The author chooses to begin Ulysses’ account at the Phaeacians with the happenings at Ismaros against the Kikones. This part of the story is not as widely known as Ulysses’ other adventures, therefore it appears as if the author wished to present a well-balanced and complete story as much as possible, even within the limitations of an abridged book. By mentioning this episode and the resulting wrath of Zeus on Ulysses and his crew, the author in fact shows that the gods did not arbitrarily lashed at Ulysses and prevented his return home. Her portrayal depicts the gods as punishing Ulysses due to his own actions. Their punishment was severe, yet it was not unjustified.
Making Ulysses tell the story in the first person (similarly to the original myth) also makes the story more exciting, especially if it is narrated as a bed-time story for example. The first person makes the events more relatable and close. We run with Ulysses, laugh with him and worry with him. The reader becomes more engaged with the plot. The emotional climax of this association with the hero is reached in Ulysses’ katabasis: his meeting with mother and his futile attempt to embrace her. The inclusion of this emotional episode in this abridged version of the story signifies its importance to the author, who chose to include it as well. The author may be interested in showing the readers the humanity of Ulysses. He has flaws and he suffers and grieves as well. He is not a one-dimensional hero who triumphs in everything he does, but rather he struggles and overcomes difficulties. As we previously mentioned, Telemachus and Ulysses both share life-threatening dangers, yet Telemachus is facing them at home, at the time of the story, while Ulysses is saved and can narrate his story in retrospect. Therefore the readers are “listening” to his story and share his emotions, yet they are not worried about his survival, while they still do not know what will become of Telemachus.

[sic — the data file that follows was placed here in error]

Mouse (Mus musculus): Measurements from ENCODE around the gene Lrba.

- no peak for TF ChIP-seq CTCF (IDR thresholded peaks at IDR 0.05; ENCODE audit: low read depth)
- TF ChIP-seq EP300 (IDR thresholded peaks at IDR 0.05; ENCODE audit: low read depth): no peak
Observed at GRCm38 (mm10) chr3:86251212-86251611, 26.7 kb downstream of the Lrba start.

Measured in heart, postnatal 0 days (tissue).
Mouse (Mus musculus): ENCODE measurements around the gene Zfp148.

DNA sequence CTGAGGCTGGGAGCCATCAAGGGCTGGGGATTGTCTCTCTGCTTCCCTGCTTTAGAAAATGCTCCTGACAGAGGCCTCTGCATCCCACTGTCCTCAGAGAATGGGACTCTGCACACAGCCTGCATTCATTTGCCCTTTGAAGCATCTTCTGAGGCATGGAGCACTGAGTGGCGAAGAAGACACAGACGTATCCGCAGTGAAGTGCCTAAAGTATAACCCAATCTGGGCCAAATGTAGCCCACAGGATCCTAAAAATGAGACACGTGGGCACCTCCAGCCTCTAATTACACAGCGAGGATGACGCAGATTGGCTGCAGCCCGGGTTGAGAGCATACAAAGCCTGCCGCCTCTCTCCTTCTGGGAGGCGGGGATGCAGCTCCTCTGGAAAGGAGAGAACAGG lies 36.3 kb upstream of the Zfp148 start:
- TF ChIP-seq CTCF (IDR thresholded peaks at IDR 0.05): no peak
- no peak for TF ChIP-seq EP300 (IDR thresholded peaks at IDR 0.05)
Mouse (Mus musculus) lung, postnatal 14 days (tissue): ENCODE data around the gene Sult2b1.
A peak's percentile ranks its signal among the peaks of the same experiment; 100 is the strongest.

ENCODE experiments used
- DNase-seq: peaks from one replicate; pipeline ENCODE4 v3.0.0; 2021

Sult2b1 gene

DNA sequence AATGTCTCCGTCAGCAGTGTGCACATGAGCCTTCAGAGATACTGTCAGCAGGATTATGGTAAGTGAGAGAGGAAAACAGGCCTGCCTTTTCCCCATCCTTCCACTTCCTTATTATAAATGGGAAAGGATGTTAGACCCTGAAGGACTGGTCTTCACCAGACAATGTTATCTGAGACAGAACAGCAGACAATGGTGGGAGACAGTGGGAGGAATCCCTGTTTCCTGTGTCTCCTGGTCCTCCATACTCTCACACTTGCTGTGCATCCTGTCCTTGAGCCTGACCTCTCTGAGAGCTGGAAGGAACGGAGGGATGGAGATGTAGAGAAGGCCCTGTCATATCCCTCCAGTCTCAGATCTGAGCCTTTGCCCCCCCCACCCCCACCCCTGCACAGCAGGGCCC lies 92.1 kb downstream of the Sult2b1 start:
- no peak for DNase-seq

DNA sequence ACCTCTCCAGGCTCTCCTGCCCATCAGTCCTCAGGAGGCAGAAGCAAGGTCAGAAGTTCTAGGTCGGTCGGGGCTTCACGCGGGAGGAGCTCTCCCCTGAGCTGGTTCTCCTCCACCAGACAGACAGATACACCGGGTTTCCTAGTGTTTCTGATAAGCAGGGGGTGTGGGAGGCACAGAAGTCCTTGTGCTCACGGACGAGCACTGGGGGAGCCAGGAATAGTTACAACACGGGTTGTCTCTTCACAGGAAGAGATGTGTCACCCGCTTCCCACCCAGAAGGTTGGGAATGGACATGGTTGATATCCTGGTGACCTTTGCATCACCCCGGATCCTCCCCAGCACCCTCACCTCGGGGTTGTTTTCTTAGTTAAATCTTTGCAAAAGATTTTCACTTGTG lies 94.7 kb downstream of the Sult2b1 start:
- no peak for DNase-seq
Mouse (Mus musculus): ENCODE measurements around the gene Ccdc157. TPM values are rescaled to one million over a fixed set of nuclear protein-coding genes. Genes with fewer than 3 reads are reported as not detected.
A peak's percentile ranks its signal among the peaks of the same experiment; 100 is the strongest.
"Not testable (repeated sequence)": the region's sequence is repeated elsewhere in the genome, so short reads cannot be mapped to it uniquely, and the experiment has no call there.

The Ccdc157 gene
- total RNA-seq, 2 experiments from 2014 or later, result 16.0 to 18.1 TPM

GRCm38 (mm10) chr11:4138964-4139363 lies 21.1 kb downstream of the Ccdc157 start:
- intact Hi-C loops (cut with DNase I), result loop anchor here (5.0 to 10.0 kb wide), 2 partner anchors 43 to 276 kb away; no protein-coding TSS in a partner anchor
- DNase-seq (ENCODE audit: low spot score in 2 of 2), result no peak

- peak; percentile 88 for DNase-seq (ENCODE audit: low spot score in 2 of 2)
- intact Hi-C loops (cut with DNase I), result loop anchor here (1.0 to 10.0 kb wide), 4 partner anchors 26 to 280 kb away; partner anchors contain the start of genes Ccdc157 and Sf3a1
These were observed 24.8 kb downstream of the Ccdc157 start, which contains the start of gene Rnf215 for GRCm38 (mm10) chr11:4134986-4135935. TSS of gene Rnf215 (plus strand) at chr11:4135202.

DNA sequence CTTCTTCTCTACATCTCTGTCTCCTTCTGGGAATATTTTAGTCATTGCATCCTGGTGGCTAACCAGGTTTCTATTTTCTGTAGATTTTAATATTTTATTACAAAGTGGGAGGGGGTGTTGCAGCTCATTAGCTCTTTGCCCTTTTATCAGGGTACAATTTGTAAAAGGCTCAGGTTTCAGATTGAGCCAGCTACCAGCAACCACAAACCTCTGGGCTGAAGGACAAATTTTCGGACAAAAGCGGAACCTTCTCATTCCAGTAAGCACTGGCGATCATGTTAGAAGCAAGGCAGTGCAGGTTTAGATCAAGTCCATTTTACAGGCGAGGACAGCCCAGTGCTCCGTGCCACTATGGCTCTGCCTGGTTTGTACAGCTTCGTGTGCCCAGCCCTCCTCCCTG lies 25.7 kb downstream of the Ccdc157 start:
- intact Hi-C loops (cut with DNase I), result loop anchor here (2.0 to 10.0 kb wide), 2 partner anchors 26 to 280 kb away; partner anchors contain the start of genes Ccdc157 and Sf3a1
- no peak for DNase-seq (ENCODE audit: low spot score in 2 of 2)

Only after Ulysses finally returns home, the readers meet with Telemachus again, as he reunites with his father after his return from Sparta. Both father and son return form their respective voyages in which they both grew and had to endure difficulties. This return home of father and son symbolizes the following return of order to Ulysses’ home and family-life.
Regarding the female characters in the story, Penelope is less emphasized than Telemachus. She remains home, unraveling her tapestry and in the end she recognizes Ulysses by testing him regarding their nuptial bed. Other strong female characters include Athena, who basically orders Zeus to save Ulysses. Calypso who captured him, Circe, the Sirens and even Ulysses’ mother whom he sees in the underworld. Thus Ulysses is constantly aided, hampered yet loved by various female characters throughout his journey.
The entry refers to the 2016 reprinted English edition